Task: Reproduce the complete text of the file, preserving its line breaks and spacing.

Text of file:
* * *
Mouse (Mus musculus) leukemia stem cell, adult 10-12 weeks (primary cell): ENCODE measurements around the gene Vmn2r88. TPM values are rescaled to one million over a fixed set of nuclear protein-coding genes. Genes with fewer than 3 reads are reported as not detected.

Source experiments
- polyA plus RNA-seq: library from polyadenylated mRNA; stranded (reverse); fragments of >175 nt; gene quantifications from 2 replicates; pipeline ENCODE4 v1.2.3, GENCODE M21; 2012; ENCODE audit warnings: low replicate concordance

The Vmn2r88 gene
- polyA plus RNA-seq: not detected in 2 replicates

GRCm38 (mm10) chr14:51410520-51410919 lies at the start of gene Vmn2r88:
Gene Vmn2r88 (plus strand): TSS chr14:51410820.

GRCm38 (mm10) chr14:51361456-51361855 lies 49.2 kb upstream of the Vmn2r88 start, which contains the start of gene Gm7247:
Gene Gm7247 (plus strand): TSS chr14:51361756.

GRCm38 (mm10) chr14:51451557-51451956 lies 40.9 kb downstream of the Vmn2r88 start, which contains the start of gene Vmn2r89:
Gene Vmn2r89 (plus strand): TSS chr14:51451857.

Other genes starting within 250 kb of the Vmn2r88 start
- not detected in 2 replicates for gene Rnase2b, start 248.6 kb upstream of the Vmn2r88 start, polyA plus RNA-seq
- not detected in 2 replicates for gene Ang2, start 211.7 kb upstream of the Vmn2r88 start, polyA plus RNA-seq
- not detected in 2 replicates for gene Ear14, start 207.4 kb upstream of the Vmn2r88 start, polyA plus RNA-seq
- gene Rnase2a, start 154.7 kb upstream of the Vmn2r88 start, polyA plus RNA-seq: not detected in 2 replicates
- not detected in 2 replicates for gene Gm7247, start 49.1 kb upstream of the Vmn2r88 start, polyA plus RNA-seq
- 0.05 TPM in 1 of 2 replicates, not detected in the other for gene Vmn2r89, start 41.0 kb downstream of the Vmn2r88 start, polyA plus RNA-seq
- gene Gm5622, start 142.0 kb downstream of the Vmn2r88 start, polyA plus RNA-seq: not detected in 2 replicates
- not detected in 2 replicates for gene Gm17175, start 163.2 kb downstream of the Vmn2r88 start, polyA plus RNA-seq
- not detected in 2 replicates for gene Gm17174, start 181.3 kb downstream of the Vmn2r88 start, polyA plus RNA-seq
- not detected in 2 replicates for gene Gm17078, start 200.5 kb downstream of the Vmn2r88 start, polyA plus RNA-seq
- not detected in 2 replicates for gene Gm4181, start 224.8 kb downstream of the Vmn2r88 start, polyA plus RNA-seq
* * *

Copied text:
Mouse (Mus musculus) leukemia stem cell, adult 10-12 weeks (primary cell): ENCODE measurements around the gene Vmn2r88. TPM values are rescaled to one million over a fixed set of nuclear protein-coding genes. Genes with fewer than 3 reads are reported as not detected.

Source experiments
- polyA plus RNA-seq: library from polyadenylated mRNA; stranded (reverse); fragments of >175 nt; gene quantifications from 2 replicates; pipeline ENCODE4 v1.2.3, GENCODE M21; 2012; ENCODE audit warnings: low replicate concordance

The Vmn2r88 gene
- polyA plus RNA-seq: not detected in 2 replicates

GRCm38 (mm10) chr14:51410520-51410919 lies at the start of gene Vmn2r88:
Gene Vmn2r88 (plus strand): TSS chr14:51410820.

GRCm38 (mm10) chr14:51361456-51361855 lies 49.2 kb upstream of the Vmn2r88 start, which contains the start of gene Gm7247:
Gene Gm7247 (plus strand): TSS chr14:51361756.

GRCm38 (mm10) chr14:51451557-51451956 lies 40.9 kb downstream of the Vmn2r88 start, which contains the start of gene Vmn2r89:
Gene Vmn2r89 (plus strand): TSS chr14:51451857.

Other genes starting within 250 kb of the Vmn2r88 start
- not detected in 2 replicates for gene Rnase2b, start 248.6 kb upstream of the Vmn2r88 start, polyA plus RNA-seq
- not detected in 2 replicates for gene Ang2, start 211.7 kb upstream of the Vmn2r88 start, polyA plus RNA-seq
- not detected in 2 replicates for gene Ear14, start 207.4 kb upstream of the Vmn2r88 start, polyA plus RNA-seq
- gene Rnase2a, start 154.7 kb upstream of the Vmn2r88 start, polyA plus RNA-seq: not detected in 2 replicates
- not detected in 2 replicates for gene Gm7247, start 49.1 kb upstream of the Vmn2r88 start, polyA plus RNA-seq
- 0.05 TPM in 1 of 2 replicates, not detected in the other for gene Vmn2r89, start 41.0 kb downstream of the Vmn2r88 start, polyA plus RNA-seq
- gene Gm5622, start 142.0 kb downstream of the Vmn2r88 start, polyA plus RNA-seq: not detected in 2 replicates
- not detected in 2 replicates for gene Gm17175, start 163.2 kb downstream of the Vmn2r88 start, polyA plus RNA-seq
- not detected in 2 replicates for gene Gm17174, start 181.3 kb downstream of the Vmn2r88 start, polyA plus RNA-seq
- not detected in 2 replicates for gene Gm17078, start 200.5 kb downstream of the Vmn2r88 start, polyA plus RNA-seq
- not detected in 2 replicates for gene Gm4181, start 224.8 kb downstream of the Vmn2r88 start, polyA plus RNA-seq